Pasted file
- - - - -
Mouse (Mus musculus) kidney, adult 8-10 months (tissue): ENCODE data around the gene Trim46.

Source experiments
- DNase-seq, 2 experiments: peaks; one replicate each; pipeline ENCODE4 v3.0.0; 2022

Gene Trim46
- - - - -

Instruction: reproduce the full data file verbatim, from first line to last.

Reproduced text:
Mouse (Mus musculus) kidney, adult 8-10 months (tissue): ENCODE data around the gene Trim46.

Source experiments
- DNase-seq, 2 experiments: peaks; one replicate each; pipeline ENCODE4 v3.0.0; 2022

Gene Trim46